Monday 10 September 2018
BA (Hons) Television and Video Production alumna Natalie Green has recently finished working on one of this year’s most popular reality TV shows – Love Island.
Natalie worked as a camera operator, and spent nine weeks based in Majorca filming the show. She talked to us about how the opportunity came about, what she did day-to-day, and her favourite memories.
How did the opportunity to work on Love Island come about?
When working as a camera operator or hothead operator in outside broadcast you're employed by a technical services company who will essentially 'provide' operators to a production. However a lot of this often comes down to the directors on the job and who they specifically request. That's not always the case, but in this instance I was working with a director on another job and we got talking about his work on Love Island; I saw this as an opportunity to mention my interest in working on the show. From that he passed my details on to the unit manager for the show and after a couple of anxious months waiting and a few emails back and forth, I got an offer for the job!
What did your day-to-day responsibilities include?
As a hothead operator my role was to operate the remote cameras inside the villa. There are around 75 cameras and just two operators on at any one time. You can only operate one camera at a time, which can get a bit manic when people are constantly moving around! I work alongside a director who would ask for specific shots, but I would also offer up my own shots when possible. When working with directors, you quickly learn what they do and don't like in terms or angles, framing and shot sizes. As well as this it was important to make sure the lenses were clean. As I was on the morning shift this meant checking all the cameras on my monitor for any smudges, scratches or marks and going out to clean the lenses if they needed it.
Favourite memory from working on the show?
A specific moment I filmed that I loved was watching Jack, Josh and Sam doing impressions of the girls. Jack was brilliant at the impressions and was always so funny! Outside of filming it was just an incredible experience all round. Getting to work and live alongside such an amazing crew for nine weeks is something I'll never forget, I definitely made friends for life working on the show and I've already worked with so many of the crew again on other jobs. It's not often you get to socialise with your colleagues in this industry with long hours and everyone living so far apart, so I feel lucky that I got to experience it.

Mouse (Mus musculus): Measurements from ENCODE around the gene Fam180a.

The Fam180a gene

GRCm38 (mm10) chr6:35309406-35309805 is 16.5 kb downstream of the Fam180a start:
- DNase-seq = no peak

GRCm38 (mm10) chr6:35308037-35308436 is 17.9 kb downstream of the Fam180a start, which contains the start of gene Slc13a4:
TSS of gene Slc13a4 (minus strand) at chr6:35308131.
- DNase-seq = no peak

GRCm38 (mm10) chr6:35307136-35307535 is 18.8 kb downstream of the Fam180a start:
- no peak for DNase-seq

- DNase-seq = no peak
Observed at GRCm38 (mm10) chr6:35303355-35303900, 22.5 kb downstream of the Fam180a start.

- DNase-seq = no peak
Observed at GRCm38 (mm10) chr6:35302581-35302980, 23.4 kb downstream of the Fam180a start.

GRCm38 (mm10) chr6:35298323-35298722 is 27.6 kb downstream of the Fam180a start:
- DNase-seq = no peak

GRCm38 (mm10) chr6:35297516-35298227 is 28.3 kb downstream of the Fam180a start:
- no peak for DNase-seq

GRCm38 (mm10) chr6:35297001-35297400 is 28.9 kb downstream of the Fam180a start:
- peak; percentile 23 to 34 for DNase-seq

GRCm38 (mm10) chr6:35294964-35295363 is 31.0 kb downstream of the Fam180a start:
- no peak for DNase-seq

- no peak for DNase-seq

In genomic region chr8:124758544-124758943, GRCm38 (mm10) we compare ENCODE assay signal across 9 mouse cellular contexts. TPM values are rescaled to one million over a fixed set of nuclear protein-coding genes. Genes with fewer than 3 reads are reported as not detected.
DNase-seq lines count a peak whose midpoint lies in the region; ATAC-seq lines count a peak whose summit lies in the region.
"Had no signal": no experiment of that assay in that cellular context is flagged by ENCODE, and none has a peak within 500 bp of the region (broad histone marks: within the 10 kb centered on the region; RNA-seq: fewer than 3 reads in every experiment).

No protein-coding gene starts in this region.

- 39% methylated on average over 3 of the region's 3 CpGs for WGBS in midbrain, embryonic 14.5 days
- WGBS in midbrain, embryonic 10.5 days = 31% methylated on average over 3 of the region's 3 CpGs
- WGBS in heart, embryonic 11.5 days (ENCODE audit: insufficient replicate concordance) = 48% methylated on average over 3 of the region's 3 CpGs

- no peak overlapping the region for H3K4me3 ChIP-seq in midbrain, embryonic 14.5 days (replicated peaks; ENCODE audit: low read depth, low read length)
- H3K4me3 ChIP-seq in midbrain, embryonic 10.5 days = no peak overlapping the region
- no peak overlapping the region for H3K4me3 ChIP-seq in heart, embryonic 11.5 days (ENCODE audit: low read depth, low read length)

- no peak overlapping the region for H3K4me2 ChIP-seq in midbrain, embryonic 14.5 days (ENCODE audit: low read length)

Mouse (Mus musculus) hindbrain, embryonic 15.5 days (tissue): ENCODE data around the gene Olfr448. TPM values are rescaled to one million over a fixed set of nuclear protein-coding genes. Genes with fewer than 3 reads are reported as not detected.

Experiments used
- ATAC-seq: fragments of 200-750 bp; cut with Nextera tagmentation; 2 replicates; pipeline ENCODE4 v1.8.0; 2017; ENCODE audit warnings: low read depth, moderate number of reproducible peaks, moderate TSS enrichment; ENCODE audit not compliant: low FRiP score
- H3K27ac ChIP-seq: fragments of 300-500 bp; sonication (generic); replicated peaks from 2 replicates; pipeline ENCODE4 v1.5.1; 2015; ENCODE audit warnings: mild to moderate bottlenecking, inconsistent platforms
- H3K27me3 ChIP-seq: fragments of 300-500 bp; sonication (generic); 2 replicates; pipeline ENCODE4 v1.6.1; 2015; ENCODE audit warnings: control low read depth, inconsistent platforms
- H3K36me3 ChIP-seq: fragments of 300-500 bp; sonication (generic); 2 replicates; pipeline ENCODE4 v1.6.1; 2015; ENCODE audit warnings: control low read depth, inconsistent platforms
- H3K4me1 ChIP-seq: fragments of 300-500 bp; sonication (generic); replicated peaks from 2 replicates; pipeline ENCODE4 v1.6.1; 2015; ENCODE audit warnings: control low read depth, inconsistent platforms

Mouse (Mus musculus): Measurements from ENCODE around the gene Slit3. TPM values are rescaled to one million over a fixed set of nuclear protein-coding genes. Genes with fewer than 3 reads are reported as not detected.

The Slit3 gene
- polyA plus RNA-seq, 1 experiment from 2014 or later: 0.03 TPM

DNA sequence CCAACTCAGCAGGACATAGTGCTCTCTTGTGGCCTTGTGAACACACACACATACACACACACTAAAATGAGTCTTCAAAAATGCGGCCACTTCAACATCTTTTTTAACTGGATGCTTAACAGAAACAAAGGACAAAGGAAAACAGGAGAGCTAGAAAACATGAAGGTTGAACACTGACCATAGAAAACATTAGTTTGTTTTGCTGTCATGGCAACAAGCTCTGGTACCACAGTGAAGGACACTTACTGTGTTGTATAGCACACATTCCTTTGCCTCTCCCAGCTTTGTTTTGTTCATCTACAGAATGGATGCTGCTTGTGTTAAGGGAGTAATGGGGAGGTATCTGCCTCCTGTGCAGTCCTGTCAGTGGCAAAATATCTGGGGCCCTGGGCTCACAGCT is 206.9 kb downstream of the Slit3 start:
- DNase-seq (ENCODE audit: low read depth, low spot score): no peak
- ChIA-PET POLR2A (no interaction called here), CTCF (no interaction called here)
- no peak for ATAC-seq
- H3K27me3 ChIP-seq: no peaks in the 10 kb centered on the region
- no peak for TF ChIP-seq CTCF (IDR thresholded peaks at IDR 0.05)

How do you feel Solent has helped prepare you for your career?
Going to Solent helped me figure out what I wanted to do. When I started out I originally wanted to be a director and had no interest in operating a camera, but at Solent you always get such great opportunities to try out a huge variety of roles and jobs. As soon as I picked up a camera I knew it's exactly what I wanted to do. Working at the festivals was an incredible experience and it was a great way to learn how outside broadcast really works; it's something you really have to experience to understand. Alongside this, getting jobs through Solent Productions really helped me get a foot in the door. It's through work experience found via the University that I got my first job in outside broadcast.
What advice would you give to others wanting to follow in your footsteps?
Definitely make the most of the opportunities you're given at university. There's so much available to you, don't take it for granted. Apply for every job opportunity, every festival and make sure to attend all the talks and networking days. As long as you're enthusiastic and passionate about what you do it will come across to any potential employer, producer or director.
Finally, listen to your lecturers' and tutors' advice. You might not think it at the time, but the tips they share will be what pushes you above everyone else, and what helps you to stand out in employers' minds.
Most of all, enjoy it! You'll go through some of the best and worst jobs you've ever had, but it will all be a learning curve and you'll have some of the best experiences of your life.